Greenpeace International’s largest vessel, the Esperanza, docked at Keelung Harbor yesterday and is scheduled to remain around Taiwan for two weeks as part of Greenpeace’s public ocean protection campaign.
Greenpeace Taiwan’s oceans campaigner Yen Ning (顏寧) said that based on statistics compiled by the UN’s Food and Agriculture Organization in 2010, about 85 percent of fish species are being overfished, and according to a research paper published in Science magazine in 2006, all populations of fish and seafood species are projected to collapse by 2048 if the problem of overfishing is not solved.
“About 60 percent of the world’s tuna catch comes from the west-central Pacific, and Taiwan’s tuna fishing vessels play an important role in the region — with 53 large fishing vessels invested in or registered by fishermen, and nearly 1,600 longline fishing vessels in the region,” Yen said.
The International Union for Conservation of Nature has listed three of the four major tuna species in the region as threatened or near threatened, she said, adding that the number of big eye tuna has dropped by 29 percent in the past 15 years and the number of yellowfin tuna has declined by 21 percent in the past decade.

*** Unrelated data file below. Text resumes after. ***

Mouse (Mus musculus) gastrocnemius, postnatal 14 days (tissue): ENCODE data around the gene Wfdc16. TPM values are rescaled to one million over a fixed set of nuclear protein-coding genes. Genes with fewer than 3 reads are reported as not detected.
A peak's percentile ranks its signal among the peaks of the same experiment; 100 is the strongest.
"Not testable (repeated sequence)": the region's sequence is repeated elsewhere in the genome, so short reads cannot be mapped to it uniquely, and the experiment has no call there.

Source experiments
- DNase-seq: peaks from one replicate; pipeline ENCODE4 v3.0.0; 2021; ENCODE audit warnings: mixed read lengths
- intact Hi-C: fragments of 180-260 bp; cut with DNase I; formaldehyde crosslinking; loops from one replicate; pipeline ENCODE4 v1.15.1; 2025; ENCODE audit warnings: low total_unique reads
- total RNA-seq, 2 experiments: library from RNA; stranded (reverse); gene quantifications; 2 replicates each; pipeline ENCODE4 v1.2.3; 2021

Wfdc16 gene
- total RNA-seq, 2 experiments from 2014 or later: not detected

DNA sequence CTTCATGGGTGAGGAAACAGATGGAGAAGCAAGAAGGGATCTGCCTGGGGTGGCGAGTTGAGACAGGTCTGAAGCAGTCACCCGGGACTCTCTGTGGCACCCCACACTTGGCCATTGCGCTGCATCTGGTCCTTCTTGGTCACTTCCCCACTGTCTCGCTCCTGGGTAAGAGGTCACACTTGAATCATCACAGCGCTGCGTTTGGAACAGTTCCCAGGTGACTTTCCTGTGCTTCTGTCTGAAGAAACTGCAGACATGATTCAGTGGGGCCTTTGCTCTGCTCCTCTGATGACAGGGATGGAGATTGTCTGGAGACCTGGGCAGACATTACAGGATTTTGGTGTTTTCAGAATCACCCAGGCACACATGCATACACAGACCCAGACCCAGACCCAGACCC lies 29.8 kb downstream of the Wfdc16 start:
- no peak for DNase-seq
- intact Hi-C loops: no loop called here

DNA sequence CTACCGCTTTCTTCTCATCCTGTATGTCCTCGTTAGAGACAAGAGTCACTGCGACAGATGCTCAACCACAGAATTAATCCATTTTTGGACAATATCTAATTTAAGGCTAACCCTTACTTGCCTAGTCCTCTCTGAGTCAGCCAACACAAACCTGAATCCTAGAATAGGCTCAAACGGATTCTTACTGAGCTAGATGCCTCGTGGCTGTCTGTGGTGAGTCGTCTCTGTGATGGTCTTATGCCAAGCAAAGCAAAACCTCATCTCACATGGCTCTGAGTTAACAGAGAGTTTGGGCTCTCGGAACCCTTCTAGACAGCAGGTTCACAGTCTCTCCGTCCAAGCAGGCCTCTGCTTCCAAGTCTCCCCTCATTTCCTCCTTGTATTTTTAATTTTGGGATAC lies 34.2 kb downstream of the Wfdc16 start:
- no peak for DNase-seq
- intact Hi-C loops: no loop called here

The organization’s interviews with about 50 tuna fishermen from Siaoliouciou Island (小琉球), Pingtung County’s Donggang Township and Green Island (綠島) revealed that nearly all the fishermen noticed that fish stocks are running low and that fish are becoming smaller.
Many fishermen said that most fish are caught by the large seine fishing vessels in distant waters, leaving them with few big tuna to catch offshore, Greenpeace said, adding that large fishing nets can encircle an area the size of 60 soccer fields to a depth of about three ferris wheels stacked on top of each other.
Greenpeace also released a report on of Taiwanese awareness and knowledge of the fishing industry and ocean environment. Results showed that up to 77 percent of Taiwanese did not know that the oceans are being overfished.
“The government does not provide enough information for people to know about fish depletion,” Yen said.
“Eighty-seven percent agreed that ‘the government should inform people about what consumption of which species will cause damage to the marine ecology,’” she said, adding that 81 percent agreed that Taiwan should cooperate with other countries in reducing the amount of tuna caught and 86.4 percent agreed that the government should put restrictions on tuna-catching methods.
The group’s telephone survey was conducted by National Sun Yat-sen University’s Public Opinion Poll Studies Center, which collected opinions from 1,203 people using proportionate sampling between January and February this year.
Greenpeace said it hopes that Taiwan’s government can support international ocean conservation methods, prohibit the use of fish aggregation devices and other methods that harm ocean ecology and also actualize effective management mechanisms with other countries, such as establishing ocean reserves in the high seas.
The Esperanza will be open to the public at Keelung Harbor at the weekend.